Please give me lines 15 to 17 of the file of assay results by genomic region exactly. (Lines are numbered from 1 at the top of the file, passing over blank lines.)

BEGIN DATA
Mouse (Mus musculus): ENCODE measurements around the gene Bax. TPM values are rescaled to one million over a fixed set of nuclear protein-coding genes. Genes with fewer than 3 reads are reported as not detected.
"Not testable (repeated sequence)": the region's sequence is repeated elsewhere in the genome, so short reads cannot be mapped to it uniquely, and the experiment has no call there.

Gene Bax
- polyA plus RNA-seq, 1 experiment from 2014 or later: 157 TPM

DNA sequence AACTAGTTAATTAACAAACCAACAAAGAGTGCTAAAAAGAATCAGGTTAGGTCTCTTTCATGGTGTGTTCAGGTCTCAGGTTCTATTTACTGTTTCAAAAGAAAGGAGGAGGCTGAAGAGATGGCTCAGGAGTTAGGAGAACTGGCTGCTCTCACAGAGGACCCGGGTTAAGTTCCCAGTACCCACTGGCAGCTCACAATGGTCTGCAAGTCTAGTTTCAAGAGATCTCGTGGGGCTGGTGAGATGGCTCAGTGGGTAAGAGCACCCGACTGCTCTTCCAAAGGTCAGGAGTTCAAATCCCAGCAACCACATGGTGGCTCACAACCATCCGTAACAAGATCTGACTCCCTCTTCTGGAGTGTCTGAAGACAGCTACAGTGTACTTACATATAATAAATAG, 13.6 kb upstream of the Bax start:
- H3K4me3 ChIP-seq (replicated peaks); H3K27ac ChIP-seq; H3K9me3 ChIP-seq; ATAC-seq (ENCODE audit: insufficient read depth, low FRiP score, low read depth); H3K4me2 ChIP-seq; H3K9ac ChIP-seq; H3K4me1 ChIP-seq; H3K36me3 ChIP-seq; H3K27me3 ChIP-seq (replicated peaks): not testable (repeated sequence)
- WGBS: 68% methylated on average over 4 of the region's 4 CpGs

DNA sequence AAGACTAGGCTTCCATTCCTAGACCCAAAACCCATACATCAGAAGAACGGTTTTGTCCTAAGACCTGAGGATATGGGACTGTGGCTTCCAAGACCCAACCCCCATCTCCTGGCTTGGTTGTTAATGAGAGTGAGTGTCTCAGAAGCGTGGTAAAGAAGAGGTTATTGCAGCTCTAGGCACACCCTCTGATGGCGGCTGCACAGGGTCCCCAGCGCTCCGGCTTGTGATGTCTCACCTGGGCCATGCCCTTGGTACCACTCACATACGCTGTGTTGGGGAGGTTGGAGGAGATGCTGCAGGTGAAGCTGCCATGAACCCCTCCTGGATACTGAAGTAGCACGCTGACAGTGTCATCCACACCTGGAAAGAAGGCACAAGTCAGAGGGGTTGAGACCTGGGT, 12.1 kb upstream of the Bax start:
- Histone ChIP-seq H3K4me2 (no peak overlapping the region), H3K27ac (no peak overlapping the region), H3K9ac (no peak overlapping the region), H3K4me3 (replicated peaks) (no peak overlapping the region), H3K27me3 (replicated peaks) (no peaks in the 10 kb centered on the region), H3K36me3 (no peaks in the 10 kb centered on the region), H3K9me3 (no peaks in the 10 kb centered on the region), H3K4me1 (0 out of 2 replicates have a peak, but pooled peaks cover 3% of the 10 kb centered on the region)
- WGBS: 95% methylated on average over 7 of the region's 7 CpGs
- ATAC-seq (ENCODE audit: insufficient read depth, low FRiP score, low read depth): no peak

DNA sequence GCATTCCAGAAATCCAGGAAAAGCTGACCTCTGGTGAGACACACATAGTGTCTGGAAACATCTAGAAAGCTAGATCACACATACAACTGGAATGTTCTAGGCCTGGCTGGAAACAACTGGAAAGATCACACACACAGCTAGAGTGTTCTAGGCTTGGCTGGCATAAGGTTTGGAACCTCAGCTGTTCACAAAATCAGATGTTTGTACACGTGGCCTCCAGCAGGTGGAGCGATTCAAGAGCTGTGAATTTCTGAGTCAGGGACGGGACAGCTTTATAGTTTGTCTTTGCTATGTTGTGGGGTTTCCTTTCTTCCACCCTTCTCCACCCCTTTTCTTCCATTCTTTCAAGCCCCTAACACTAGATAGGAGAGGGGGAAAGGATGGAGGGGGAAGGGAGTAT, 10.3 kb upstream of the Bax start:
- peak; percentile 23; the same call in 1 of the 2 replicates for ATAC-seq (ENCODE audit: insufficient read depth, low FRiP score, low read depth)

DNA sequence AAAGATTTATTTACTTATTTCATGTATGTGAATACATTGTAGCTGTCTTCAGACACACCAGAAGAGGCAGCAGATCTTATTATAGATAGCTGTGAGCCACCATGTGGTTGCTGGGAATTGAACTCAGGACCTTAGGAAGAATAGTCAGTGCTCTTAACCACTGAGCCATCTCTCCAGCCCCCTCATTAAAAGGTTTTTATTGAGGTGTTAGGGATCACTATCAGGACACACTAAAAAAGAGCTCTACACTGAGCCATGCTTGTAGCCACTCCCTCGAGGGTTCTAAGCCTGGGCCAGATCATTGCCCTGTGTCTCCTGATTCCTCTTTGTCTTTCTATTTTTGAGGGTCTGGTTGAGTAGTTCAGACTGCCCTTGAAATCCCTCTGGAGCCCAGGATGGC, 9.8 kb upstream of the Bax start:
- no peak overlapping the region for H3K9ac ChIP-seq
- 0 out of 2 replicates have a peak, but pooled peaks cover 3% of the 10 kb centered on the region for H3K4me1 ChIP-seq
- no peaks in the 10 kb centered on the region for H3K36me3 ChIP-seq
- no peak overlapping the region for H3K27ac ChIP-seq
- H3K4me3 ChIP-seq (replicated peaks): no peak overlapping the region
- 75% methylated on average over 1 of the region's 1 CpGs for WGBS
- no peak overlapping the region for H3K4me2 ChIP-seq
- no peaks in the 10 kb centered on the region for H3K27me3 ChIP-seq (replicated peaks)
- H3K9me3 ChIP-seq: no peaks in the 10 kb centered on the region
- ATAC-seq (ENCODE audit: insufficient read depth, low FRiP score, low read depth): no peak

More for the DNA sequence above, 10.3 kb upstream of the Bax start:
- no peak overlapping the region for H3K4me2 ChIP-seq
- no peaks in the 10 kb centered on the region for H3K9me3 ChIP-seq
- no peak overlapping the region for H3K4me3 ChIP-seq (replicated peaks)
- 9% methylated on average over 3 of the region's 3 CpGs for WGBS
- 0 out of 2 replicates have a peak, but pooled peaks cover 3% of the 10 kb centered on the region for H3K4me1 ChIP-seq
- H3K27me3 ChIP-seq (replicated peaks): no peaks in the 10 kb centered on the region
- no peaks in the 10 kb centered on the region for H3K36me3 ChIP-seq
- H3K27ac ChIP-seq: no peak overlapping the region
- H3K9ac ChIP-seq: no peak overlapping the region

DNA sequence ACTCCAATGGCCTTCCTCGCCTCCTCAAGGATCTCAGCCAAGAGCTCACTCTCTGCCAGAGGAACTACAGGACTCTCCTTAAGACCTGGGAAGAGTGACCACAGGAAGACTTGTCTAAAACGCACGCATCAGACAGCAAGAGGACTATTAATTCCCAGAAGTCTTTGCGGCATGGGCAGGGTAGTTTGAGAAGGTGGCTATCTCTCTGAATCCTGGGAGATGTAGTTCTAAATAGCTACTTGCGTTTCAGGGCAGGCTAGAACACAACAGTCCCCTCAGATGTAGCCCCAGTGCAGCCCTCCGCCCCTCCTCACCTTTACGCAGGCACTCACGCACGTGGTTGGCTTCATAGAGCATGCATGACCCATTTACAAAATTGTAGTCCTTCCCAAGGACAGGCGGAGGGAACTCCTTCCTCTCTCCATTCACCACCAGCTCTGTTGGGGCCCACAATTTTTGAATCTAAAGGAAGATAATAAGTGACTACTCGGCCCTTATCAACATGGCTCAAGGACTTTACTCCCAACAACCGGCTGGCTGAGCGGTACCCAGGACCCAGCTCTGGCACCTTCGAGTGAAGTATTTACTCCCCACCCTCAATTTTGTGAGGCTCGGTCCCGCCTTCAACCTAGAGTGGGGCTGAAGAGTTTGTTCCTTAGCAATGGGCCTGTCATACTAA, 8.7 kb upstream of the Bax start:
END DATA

- no peak overlapping the region for H3K9ac ChIP-seq
- 0 out of 2 replicates have a peak, but pooled peaks cover 3% of the 10 kb centered on the region for H3K4me1 ChIP-seq
- no peaks in the 10 kb centered on the region for H3K36me3 ChIP-seq